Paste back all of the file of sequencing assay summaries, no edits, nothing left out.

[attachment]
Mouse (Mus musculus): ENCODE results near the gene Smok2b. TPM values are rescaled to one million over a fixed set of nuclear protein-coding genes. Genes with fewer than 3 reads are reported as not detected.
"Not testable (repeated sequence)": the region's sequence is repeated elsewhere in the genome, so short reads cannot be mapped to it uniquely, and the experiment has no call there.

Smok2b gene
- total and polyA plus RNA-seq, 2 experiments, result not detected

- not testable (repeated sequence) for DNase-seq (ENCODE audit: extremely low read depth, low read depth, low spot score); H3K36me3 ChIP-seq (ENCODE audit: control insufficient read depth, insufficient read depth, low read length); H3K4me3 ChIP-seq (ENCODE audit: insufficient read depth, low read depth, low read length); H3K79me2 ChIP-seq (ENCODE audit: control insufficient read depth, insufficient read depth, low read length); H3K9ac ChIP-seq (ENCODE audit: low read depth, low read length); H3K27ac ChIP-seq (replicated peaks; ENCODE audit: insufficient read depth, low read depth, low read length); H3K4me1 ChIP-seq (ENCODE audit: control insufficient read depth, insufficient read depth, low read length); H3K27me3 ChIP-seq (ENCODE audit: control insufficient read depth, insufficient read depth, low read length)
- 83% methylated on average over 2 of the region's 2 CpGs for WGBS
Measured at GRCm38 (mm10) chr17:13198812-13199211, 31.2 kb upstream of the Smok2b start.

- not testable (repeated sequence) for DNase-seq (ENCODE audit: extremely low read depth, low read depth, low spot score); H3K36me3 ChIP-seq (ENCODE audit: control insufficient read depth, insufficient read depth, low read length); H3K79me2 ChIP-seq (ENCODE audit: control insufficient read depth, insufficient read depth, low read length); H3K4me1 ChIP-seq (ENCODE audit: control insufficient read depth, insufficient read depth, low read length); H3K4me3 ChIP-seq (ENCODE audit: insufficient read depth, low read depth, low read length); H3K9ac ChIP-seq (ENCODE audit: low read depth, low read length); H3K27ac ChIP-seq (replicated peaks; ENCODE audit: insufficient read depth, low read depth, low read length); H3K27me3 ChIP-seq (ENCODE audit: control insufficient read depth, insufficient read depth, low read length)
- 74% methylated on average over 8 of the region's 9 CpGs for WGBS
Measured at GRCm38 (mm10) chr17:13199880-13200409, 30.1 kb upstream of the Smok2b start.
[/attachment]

Mouse (Mus musculus): ENCODE results near the gene Smok2b. TPM values are rescaled to one million over a fixed set of nuclear protein-coding genes. Genes with fewer than 3 reads are reported as not detected.
"Not testable (repeated sequence)": the region's sequence is repeated elsewhere in the genome, so short reads cannot be mapped to it uniquely, and the experiment has no call there.

Smok2b gene
- total and polyA plus RNA-seq, 2 experiments, result not detected

- not testable (repeated sequence) for DNase-seq (ENCODE audit: extremely low read depth, low read depth, low spot score); H3K36me3 ChIP-seq (ENCODE audit: control insufficient read depth, insufficient read depth, low read length); H3K4me3 ChIP-seq (ENCODE audit: insufficient read depth, low read depth, low read length); H3K79me2 ChIP-seq (ENCODE audit: control insufficient read depth, insufficient read depth, low read length); H3K9ac ChIP-seq (ENCODE audit: low read depth, low read length); H3K27ac ChIP-seq (replicated peaks; ENCODE audit: insufficient read depth, low read depth, low read length); H3K4me1 ChIP-seq (ENCODE audit: control insufficient read depth, insufficient read depth, low read length); H3K27me3 ChIP-seq (ENCODE audit: control insufficient read depth, insufficient read depth, low read length)
- 83% methylated on average over 2 of the region's 2 CpGs for WGBS
Measured at GRCm38 (mm10) chr17:13198812-13199211, 31.2 kb upstream of the Smok2b start.

- not testable (repeated sequence) for DNase-seq (ENCODE audit: extremely low read depth, low read depth, low spot score); H3K36me3 ChIP-seq (ENCODE audit: control insufficient read depth, insufficient read depth, low read length); H3K79me2 ChIP-seq (ENCODE audit: control insufficient read depth, insufficient read depth, low read length); H3K4me1 ChIP-seq (ENCODE audit: control insufficient read depth, insufficient read depth, low read length); H3K4me3 ChIP-seq (ENCODE audit: insufficient read depth, low read depth, low read length); H3K9ac ChIP-seq (ENCODE audit: low read depth, low read length); H3K27ac ChIP-seq (replicated peaks; ENCODE audit: insufficient read depth, low read depth, low read length); H3K27me3 ChIP-seq (ENCODE audit: control insufficient read depth, insufficient read depth, low read length)
- 74% methylated on average over 8 of the region's 9 CpGs for WGBS
Measured at GRCm38 (mm10) chr17:13199880-13200409, 30.1 kb upstream of the Smok2b start.